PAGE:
Over the 12 years of performances across the world, Berger had maintained connections to his huge database of fans. So they also started a Kickstarter campaign and successfully raised an additional $25,000 just as production wrapped. “Without that support, we wouldn’t be in post-production right now.”
Said Michelson during post-production, “The biggest challenge of editing is that the proxies are in 2D and the real film will be in 3D so I can’t see what it be like in 3D.” In the offline, she actually only looked at one channel (called “eyes” in 3D terminology), using her memory of what each shot looked like in real life in combination with the 3D monitors on the set, and how the edits look in early tests that were done at Goldcrest Studios.
When everyone was satisfied that they had completed the final version of the film, the conform uprezzed the 3D material. In the online, they watched the film with two eyes instead of one, to make sure the “eyes” align and there’s no ghosting or other strange artifacts. Michelson is thankful. “NHK did a beautiful job and there are relatively few problems with tests we have done so far. It looks pretty damn good.”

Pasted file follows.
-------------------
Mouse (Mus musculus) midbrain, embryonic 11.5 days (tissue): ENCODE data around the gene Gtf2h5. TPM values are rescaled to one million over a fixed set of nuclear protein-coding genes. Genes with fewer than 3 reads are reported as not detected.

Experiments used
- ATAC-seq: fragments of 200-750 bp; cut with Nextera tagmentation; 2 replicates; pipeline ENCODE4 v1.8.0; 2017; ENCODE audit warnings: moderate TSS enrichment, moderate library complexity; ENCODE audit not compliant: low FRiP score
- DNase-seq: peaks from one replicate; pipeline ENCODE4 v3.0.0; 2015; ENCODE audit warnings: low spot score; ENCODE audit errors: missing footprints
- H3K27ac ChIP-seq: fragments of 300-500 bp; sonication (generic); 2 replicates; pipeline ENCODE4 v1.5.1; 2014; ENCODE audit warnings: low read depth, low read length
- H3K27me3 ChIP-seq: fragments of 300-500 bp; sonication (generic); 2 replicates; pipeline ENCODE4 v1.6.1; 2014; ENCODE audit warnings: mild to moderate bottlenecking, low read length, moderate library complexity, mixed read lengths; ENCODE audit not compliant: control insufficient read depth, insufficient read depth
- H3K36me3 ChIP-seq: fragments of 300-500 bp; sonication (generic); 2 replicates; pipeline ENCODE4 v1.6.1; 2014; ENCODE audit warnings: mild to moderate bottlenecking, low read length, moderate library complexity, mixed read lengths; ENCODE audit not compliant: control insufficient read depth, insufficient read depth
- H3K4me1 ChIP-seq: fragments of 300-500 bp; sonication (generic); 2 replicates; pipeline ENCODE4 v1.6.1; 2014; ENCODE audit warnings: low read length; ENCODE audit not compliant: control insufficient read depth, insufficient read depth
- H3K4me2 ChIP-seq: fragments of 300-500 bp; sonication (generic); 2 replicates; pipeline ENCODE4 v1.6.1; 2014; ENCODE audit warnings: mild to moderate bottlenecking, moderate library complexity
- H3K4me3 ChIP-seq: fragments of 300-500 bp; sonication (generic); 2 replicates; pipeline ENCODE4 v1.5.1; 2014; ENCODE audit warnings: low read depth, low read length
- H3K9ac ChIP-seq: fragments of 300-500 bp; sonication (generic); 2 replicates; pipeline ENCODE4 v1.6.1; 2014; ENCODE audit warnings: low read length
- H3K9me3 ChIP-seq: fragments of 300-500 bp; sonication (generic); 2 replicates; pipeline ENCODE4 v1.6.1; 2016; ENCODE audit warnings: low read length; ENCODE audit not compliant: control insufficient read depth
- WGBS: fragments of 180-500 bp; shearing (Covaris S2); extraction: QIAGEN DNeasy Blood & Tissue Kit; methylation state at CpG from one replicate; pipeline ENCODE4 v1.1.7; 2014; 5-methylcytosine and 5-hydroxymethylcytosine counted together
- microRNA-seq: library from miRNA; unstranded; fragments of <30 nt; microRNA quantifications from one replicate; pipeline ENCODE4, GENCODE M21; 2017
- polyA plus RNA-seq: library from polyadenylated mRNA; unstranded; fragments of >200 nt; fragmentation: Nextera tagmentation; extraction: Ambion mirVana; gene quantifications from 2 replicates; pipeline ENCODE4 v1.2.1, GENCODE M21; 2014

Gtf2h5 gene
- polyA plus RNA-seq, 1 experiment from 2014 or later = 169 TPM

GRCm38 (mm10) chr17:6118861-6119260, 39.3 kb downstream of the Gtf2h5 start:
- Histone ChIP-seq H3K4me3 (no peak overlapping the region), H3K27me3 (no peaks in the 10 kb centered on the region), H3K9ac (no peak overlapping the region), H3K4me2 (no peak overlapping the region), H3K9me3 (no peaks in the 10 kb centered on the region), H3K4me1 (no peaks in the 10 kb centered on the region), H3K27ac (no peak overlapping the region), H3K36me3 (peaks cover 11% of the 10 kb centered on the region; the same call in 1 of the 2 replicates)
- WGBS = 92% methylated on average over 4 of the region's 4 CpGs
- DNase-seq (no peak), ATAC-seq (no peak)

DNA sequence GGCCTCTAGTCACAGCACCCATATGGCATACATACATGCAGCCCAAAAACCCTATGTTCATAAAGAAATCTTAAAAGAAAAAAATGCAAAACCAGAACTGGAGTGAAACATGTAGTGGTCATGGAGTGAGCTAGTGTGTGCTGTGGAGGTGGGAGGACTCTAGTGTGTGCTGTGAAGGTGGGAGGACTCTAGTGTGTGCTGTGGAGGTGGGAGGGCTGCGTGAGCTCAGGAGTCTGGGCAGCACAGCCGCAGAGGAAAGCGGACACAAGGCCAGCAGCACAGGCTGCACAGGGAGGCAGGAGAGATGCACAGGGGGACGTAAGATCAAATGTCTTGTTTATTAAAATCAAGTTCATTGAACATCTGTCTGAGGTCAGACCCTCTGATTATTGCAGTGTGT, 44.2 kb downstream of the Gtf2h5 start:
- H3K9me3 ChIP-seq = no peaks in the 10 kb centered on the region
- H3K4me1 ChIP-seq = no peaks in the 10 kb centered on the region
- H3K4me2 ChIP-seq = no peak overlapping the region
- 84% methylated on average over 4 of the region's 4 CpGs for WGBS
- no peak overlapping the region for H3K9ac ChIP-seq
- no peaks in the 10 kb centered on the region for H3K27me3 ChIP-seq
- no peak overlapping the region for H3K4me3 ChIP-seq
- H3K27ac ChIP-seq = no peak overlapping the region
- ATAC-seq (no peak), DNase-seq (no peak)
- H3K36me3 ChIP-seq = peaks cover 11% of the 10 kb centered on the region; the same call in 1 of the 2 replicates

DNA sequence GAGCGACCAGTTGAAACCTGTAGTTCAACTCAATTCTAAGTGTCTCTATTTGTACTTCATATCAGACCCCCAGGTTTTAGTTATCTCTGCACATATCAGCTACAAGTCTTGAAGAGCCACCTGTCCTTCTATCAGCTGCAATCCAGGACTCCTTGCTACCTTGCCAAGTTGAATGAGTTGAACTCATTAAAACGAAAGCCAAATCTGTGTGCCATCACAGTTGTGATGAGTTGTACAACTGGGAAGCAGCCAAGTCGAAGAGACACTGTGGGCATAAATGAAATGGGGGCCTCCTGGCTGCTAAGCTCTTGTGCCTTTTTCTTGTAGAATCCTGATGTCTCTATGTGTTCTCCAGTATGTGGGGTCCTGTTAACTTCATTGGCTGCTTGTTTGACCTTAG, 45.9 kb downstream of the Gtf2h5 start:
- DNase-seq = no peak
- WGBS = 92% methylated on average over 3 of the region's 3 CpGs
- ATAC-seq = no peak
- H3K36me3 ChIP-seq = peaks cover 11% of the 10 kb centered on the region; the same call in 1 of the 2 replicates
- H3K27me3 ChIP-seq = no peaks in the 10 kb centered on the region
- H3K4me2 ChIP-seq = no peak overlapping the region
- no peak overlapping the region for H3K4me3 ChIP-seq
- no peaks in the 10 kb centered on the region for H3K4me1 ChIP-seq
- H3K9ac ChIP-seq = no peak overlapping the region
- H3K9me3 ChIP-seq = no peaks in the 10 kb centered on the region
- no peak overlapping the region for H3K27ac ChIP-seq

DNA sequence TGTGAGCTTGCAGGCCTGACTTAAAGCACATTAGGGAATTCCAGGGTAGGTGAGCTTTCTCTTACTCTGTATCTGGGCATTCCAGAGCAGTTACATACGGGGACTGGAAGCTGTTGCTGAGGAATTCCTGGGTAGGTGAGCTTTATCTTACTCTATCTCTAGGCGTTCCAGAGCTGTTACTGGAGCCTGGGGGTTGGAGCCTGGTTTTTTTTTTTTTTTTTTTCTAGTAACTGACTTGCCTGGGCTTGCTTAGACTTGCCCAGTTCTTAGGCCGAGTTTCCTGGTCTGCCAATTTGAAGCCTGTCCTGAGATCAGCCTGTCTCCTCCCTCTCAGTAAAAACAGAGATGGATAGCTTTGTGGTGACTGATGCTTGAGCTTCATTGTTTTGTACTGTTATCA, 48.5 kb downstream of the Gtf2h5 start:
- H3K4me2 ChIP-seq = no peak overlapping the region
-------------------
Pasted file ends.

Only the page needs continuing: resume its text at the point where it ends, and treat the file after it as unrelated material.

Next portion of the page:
One tenant of 3D is that you do not edit in quick cuts, and even films like Avatar have a slow editing style. But in the fifth airplane emergency, JAL 123, the bulkhead bursts in the first 15 seconds and it’s just chaos until the airplane crashes. In addition to the movement in the cockpit, there are characters offstage in different places around the theater: the purser, the Japan Airlines company representative, Yokota U.S. Air Force Base and another air traffic controller. Michelson was worried that the traumatic cutting would be disorienting. “But it worked so well when we saw the rough cut in 3D in the studio, that we cried. And then we knew that whatever we wanted to do in pacing, we knew it would work. And that’s because everything in the performances was so still, that it would not be jarring to the audience to have quick cuts.”
“It’s amazing, intense, incredible,” Reflects Berger. “We’ve been making it our minds for 12 years. Now, we are completely energized and we’ve captured an incredible wealth of material. Not only live in front of audiences, but enough so that this can be brought to new audiences around the world. No one in this film is a crashing a plane. Everyone is trying to land a plane safely.”